with human wastes. Sanitary wastewaters generated in residences are called domestic wastewaters (domestic sewages). Industrial wastewaters are wastewaters produced in the process of manufacturing. Thus, because a myriad of manufacturing processes are used, a myriad of industrial wastewaters are also produced. Sanitary wastewaters produced in industries may be called industrial sanitary wastewaters. To these wastewaters may also be added infiltration and inflow.
Wastewaters are conveyed through sewers. Various incidental flows can be mixed with them as they flow. For example, infiltration refers to the water that enters sewers through cracks and imperfect connections and through manholes. This water mostly comes from groundwater and is not intended to be entering into the sewer. Inflow is another incidental flow that enters through openings that have been purposely or inadvertently provided for its entrance. Inflow may be classified as steady, direct and delayed. Steady inflows enter the sewer system continuously. Examples of these are the discharges from cellar and foundation drains that are constantly subjected to high groundwater levels, cooling water and drains from swampy areas, and springs. Direct inflows are those inflows that result in an increase of flow in the sewer almost immediately after the beginning of rainfall. The possible sources of these are roof leaders, manhole covers, and yard drains. Delayed inflows are those portions of the rainfall that do not enter the sewer immediately but take some days to drain completely. This drainage would include that coming from pumpage from basement cellars after heavy rains and slow entries of water from ponded areas into openings of manholes. Infiltration and inflows are collectively called infiltration-inflow.
The types of wastewaters mentioned above come from various sources. Sanitary wastewaters may come from residential, commercial, institutional, and recreational areas. Infiltration-inflow, of course, comes from rainfall and groundwater, and industrial wastewaters come from manufacturing industries.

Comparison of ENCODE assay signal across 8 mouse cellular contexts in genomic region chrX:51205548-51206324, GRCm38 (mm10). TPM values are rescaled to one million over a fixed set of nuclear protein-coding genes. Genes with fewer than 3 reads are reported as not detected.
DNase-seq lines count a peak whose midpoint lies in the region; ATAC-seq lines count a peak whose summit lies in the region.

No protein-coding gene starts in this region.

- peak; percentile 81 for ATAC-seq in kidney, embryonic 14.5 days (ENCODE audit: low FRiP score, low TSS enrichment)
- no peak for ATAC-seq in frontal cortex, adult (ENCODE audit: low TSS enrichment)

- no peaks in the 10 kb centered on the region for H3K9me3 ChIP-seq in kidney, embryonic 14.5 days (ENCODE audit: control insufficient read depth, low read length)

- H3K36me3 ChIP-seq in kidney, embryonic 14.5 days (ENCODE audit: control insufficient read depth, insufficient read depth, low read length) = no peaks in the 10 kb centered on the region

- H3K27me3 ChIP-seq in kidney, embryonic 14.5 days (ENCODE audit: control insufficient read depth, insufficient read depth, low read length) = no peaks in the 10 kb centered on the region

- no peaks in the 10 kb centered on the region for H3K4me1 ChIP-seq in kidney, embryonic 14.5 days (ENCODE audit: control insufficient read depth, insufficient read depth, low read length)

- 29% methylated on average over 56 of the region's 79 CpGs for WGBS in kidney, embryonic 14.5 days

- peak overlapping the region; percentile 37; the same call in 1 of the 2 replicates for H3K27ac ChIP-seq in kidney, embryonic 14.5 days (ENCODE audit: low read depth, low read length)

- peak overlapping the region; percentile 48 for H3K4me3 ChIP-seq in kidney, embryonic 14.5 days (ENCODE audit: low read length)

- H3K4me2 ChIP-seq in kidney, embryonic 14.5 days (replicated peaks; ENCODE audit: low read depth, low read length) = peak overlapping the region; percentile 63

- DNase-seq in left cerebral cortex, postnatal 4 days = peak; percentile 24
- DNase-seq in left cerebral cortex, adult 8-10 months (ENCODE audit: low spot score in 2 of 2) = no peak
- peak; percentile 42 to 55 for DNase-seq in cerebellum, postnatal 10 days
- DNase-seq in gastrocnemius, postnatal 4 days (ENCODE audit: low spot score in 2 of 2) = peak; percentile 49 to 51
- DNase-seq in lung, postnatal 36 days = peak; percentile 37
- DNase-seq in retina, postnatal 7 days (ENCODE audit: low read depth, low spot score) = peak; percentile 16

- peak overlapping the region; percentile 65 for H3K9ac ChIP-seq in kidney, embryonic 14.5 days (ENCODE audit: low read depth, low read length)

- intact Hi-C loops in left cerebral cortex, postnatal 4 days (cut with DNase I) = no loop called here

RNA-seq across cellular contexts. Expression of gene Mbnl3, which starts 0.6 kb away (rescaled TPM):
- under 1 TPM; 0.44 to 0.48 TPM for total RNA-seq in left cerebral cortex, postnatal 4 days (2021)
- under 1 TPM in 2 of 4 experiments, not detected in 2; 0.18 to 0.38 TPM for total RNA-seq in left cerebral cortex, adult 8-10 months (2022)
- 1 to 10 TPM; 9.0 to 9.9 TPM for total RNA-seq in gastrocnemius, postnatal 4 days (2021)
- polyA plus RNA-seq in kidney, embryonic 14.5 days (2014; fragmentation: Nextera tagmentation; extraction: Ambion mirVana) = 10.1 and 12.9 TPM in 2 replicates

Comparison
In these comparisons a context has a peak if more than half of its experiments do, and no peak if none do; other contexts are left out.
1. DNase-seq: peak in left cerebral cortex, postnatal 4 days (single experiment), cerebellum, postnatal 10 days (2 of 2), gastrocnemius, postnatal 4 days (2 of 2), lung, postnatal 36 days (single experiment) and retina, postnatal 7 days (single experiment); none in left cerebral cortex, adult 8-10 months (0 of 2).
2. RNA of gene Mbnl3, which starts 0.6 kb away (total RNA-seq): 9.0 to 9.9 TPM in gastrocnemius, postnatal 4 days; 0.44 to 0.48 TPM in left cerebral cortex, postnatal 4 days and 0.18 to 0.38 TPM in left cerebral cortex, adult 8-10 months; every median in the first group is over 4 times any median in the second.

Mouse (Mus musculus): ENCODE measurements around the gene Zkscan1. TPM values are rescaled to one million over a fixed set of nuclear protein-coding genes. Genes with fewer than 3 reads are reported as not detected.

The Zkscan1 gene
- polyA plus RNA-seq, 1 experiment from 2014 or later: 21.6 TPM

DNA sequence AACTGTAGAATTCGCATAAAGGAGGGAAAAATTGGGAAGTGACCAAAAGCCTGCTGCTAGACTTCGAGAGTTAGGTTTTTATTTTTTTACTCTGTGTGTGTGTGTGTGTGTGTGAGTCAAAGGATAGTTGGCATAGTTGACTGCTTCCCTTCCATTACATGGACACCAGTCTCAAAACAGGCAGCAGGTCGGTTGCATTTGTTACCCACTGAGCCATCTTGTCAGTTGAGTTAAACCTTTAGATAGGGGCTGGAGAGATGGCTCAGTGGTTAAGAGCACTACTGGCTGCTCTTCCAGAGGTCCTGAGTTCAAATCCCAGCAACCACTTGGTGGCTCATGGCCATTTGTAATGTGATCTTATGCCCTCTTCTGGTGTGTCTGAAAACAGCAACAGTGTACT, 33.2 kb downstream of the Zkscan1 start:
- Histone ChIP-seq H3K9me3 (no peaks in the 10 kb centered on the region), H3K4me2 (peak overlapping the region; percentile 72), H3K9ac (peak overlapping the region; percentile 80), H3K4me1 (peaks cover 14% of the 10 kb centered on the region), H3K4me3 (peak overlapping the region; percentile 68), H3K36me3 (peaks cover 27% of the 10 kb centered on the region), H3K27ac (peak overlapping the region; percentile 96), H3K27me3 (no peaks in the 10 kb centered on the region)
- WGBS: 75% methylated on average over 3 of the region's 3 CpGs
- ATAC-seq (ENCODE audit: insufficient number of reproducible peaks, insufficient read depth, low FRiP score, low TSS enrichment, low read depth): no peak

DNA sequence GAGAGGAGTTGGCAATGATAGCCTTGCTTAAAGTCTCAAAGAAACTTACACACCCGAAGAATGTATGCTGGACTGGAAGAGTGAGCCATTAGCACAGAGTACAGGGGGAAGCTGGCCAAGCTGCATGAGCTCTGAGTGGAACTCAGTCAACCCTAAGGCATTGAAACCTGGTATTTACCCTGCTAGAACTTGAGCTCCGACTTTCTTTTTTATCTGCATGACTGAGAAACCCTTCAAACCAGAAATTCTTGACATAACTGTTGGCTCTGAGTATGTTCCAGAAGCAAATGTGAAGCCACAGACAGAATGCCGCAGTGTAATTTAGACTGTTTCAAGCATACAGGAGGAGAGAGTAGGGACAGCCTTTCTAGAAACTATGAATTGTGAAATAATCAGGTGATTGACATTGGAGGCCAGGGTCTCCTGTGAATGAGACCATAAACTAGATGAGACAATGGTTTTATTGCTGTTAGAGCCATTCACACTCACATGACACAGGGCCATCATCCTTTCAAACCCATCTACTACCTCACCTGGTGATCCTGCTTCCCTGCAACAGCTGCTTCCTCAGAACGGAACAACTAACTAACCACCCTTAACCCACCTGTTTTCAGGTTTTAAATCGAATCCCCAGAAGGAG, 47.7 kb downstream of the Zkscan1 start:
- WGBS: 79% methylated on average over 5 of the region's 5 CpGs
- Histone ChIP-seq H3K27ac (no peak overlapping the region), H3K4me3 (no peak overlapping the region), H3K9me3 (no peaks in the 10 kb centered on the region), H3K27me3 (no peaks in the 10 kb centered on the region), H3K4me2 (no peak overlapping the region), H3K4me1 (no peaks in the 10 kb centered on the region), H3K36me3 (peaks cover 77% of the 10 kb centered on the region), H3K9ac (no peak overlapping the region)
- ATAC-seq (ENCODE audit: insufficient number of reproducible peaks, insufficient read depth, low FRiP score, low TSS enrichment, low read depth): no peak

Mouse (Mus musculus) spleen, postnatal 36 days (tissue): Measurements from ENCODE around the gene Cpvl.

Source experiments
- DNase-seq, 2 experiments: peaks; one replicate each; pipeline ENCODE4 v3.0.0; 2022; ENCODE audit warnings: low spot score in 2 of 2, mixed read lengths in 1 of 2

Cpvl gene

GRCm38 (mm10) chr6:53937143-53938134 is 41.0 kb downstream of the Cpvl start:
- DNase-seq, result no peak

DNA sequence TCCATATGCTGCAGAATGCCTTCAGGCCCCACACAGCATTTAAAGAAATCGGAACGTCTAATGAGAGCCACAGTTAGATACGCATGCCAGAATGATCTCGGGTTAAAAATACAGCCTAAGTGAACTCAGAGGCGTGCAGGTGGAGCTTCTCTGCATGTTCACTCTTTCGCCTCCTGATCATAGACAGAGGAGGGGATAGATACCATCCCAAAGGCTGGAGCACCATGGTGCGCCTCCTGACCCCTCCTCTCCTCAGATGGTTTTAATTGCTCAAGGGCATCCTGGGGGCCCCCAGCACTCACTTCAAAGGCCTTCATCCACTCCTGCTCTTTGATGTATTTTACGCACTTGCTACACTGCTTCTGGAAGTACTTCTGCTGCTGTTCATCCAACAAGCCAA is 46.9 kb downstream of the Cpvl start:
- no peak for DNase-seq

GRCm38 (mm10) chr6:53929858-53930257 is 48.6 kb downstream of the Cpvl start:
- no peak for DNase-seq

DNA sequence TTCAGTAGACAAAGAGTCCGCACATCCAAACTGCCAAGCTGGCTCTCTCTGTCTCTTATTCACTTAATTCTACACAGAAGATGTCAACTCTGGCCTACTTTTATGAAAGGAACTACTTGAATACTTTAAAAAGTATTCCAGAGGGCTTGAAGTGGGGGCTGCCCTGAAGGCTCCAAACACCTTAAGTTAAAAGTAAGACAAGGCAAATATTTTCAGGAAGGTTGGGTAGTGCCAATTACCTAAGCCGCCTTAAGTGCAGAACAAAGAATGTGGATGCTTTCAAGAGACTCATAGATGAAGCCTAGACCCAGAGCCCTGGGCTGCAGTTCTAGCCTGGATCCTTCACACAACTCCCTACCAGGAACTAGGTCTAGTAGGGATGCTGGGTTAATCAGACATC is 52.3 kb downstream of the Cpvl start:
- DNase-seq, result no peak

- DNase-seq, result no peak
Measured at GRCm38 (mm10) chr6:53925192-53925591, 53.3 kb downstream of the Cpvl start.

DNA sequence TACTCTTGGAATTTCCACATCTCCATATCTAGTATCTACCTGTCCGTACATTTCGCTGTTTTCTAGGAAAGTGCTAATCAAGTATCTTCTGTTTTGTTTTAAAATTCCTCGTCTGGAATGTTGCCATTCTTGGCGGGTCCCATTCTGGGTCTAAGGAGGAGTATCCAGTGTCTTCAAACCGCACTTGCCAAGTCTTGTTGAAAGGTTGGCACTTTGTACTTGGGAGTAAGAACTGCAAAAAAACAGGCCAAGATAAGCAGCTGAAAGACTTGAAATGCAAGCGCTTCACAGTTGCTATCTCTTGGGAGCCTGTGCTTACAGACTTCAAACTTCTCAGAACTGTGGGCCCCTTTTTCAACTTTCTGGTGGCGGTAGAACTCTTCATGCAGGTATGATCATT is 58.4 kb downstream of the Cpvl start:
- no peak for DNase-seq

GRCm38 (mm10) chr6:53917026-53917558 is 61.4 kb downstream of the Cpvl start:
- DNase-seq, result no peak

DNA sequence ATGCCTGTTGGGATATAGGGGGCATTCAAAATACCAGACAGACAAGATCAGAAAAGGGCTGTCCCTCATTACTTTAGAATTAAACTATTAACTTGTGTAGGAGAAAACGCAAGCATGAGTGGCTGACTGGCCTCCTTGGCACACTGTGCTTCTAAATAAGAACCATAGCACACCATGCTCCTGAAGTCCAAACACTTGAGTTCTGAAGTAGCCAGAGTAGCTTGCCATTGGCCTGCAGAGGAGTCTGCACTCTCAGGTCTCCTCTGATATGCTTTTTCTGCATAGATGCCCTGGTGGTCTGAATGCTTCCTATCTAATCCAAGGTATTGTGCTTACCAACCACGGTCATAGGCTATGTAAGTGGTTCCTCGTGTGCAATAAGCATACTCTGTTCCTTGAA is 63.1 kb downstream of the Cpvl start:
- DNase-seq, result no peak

The quantities of these wastewaters as they come from various sources are varied and, sometimes, one portion of the literature would report a value for a quantity of a parameter that conflicts on information of the quantity of the same parameter reported in another portion of the literature. For example, many designers often assume that the amount of wastewater produced is equal to the amount of water consumed, including the allowance for infiltration-inflow, although one report indicates that 60 to 130% of the water consumed ends up as wastewater, and still another report indicates that 60 to 85% ends up as wastewater. For this reason, quantities provided below should not be used as absolute truths, but only as guides. For more accurate values, actual data should be used.
Flow rates are commonly normalized against some contributing number of units. Thus, flow rates from residences may be reported as liters per person per day (normalized against number of persons), or flow rates from a barber shop may be reported as liters per chair per day (normalized against number of chairs) and so on.
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